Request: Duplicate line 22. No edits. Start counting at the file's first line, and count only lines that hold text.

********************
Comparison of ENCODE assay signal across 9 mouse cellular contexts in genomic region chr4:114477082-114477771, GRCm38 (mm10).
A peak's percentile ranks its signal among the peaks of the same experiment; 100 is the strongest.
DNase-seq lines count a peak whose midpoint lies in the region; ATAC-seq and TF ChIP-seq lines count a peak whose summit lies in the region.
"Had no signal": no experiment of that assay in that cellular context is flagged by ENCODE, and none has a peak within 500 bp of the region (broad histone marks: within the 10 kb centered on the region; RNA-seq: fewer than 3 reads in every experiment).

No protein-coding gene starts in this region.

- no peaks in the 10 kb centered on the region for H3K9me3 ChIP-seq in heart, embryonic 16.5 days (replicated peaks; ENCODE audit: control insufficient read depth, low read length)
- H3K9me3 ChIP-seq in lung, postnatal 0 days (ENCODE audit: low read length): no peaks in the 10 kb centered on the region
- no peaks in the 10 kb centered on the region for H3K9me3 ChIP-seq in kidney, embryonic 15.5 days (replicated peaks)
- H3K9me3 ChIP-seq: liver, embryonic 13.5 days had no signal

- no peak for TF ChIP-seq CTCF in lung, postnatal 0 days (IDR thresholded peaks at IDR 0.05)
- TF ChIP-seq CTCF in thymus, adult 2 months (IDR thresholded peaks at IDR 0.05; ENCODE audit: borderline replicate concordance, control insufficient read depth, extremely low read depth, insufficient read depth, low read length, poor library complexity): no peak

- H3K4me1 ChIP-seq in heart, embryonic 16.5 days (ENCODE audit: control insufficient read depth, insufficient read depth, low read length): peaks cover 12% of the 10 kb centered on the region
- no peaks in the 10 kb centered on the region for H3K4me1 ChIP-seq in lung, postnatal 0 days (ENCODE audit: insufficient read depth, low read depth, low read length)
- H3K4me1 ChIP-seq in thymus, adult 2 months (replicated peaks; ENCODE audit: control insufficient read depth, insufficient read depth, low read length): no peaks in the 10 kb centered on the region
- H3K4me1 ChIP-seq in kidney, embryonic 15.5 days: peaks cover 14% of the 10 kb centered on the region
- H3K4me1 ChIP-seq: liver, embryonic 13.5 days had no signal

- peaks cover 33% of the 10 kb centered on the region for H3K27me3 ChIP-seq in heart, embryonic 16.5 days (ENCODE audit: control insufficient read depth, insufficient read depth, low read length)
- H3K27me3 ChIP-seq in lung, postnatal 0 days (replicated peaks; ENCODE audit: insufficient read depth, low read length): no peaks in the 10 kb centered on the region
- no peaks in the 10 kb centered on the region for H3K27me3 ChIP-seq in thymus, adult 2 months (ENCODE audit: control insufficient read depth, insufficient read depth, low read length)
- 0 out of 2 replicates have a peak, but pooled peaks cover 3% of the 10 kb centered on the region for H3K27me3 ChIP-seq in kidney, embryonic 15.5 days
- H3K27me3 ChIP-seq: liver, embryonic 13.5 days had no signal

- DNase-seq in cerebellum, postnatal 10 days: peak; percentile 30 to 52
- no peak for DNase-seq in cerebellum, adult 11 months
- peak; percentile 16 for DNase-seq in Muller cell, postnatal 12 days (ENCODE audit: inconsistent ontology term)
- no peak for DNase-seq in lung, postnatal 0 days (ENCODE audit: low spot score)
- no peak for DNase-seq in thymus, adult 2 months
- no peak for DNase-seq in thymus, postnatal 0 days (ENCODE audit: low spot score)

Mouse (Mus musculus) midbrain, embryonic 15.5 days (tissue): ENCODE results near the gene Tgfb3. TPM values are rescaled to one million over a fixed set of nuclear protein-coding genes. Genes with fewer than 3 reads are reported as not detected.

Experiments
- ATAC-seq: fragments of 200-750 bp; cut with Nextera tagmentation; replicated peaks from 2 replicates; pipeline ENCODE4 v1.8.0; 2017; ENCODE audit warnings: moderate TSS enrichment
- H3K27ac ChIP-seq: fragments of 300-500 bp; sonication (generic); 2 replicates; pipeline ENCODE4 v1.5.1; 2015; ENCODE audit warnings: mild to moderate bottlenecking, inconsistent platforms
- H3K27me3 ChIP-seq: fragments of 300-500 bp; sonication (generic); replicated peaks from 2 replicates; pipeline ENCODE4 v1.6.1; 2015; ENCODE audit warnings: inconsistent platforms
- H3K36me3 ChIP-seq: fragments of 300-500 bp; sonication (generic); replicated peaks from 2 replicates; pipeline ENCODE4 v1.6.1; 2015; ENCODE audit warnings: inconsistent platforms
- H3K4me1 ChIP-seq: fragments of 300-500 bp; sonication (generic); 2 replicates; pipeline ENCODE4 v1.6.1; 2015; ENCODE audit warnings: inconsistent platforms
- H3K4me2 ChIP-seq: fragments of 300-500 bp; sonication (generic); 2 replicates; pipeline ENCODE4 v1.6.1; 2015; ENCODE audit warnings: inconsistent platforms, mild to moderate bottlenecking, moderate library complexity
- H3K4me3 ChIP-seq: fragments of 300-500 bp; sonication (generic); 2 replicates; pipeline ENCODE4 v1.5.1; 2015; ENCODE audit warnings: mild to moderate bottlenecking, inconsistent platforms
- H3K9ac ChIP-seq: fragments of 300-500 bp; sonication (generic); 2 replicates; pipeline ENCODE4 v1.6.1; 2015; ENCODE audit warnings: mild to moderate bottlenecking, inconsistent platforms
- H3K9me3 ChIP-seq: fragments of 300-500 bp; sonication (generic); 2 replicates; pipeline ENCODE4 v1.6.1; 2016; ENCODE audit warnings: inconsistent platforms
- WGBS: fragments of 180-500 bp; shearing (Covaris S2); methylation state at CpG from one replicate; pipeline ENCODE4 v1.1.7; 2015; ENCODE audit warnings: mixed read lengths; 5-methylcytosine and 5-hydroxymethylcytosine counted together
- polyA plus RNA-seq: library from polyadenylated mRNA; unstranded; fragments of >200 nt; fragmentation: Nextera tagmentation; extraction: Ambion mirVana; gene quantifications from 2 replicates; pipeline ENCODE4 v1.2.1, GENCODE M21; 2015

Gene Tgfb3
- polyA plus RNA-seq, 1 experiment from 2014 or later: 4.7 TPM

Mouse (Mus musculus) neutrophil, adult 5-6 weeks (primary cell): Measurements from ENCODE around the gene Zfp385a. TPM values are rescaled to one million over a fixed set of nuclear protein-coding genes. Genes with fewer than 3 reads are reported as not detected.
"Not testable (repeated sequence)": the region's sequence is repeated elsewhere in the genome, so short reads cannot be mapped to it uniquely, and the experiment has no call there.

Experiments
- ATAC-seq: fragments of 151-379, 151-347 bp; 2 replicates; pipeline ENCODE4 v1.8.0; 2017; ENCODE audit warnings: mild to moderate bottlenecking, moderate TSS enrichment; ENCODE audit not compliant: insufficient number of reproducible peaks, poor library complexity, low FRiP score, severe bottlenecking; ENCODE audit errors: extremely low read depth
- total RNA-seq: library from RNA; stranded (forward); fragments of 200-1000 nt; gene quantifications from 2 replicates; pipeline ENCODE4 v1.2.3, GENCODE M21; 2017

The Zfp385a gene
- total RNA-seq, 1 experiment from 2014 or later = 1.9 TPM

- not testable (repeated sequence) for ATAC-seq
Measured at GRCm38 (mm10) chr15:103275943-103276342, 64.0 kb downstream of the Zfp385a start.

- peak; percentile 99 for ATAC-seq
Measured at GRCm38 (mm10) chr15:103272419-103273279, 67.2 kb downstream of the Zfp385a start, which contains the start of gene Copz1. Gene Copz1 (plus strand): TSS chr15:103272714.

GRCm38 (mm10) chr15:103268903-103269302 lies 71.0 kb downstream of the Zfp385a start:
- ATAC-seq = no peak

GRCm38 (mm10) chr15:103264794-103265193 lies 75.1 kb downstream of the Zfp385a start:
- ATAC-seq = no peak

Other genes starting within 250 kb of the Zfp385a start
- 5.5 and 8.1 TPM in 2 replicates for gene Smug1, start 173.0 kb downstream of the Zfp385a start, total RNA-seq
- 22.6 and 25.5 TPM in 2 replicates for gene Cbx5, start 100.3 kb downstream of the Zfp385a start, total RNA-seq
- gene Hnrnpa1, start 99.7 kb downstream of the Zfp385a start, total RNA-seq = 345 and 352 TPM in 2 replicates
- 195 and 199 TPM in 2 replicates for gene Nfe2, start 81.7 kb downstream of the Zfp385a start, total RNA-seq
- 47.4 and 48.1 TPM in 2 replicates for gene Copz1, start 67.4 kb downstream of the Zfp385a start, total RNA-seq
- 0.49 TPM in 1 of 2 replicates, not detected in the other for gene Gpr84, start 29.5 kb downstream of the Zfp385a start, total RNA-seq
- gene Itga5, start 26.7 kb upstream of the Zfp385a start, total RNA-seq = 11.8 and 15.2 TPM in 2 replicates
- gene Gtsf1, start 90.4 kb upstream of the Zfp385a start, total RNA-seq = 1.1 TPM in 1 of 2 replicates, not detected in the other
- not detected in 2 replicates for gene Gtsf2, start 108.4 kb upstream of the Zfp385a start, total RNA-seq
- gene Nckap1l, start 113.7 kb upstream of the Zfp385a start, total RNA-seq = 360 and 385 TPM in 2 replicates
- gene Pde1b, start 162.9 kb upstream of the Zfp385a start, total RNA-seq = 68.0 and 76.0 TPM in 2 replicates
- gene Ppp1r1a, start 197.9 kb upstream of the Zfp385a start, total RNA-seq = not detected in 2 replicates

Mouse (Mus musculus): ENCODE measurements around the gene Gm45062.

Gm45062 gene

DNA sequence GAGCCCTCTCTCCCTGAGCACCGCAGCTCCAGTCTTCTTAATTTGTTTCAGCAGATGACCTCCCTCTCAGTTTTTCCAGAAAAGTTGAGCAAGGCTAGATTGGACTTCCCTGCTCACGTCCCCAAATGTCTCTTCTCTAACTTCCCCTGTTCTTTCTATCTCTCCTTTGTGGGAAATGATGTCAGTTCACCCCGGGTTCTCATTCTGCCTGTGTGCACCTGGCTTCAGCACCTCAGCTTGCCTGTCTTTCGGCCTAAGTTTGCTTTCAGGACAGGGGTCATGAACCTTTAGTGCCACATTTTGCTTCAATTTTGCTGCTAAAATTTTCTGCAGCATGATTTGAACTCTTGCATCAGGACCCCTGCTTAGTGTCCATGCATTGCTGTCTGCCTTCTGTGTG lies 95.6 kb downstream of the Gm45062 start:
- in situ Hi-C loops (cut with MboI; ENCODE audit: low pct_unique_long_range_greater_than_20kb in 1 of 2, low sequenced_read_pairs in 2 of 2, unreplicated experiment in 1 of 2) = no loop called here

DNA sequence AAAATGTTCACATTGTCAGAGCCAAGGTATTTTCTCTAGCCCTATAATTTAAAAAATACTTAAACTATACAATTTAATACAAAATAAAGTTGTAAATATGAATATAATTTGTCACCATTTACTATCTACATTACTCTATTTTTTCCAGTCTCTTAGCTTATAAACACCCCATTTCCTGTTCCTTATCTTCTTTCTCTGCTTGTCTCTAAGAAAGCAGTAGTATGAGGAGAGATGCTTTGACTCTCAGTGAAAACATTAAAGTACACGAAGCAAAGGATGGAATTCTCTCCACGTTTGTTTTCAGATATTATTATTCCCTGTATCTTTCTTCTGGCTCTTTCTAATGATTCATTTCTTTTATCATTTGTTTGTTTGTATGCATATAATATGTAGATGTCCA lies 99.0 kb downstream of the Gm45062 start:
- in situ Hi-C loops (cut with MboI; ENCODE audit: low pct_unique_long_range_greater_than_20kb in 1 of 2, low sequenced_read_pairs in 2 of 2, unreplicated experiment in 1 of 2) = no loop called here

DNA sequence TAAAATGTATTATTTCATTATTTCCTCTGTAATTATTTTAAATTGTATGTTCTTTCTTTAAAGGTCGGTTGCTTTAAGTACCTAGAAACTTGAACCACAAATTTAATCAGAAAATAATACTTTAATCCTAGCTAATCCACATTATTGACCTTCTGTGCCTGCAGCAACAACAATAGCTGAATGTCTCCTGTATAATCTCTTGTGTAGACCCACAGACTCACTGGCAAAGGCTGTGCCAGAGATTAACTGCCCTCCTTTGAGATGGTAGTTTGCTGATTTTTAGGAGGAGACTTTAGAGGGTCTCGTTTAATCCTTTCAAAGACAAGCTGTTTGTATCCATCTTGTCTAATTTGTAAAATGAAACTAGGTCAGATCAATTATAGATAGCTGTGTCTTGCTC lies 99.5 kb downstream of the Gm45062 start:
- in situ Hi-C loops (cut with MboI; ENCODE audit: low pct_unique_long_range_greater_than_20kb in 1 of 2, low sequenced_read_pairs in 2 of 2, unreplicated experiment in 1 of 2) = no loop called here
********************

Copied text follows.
- DNase-seq in cerebellum, postnatal 10 days: peak; percentile 30 to 52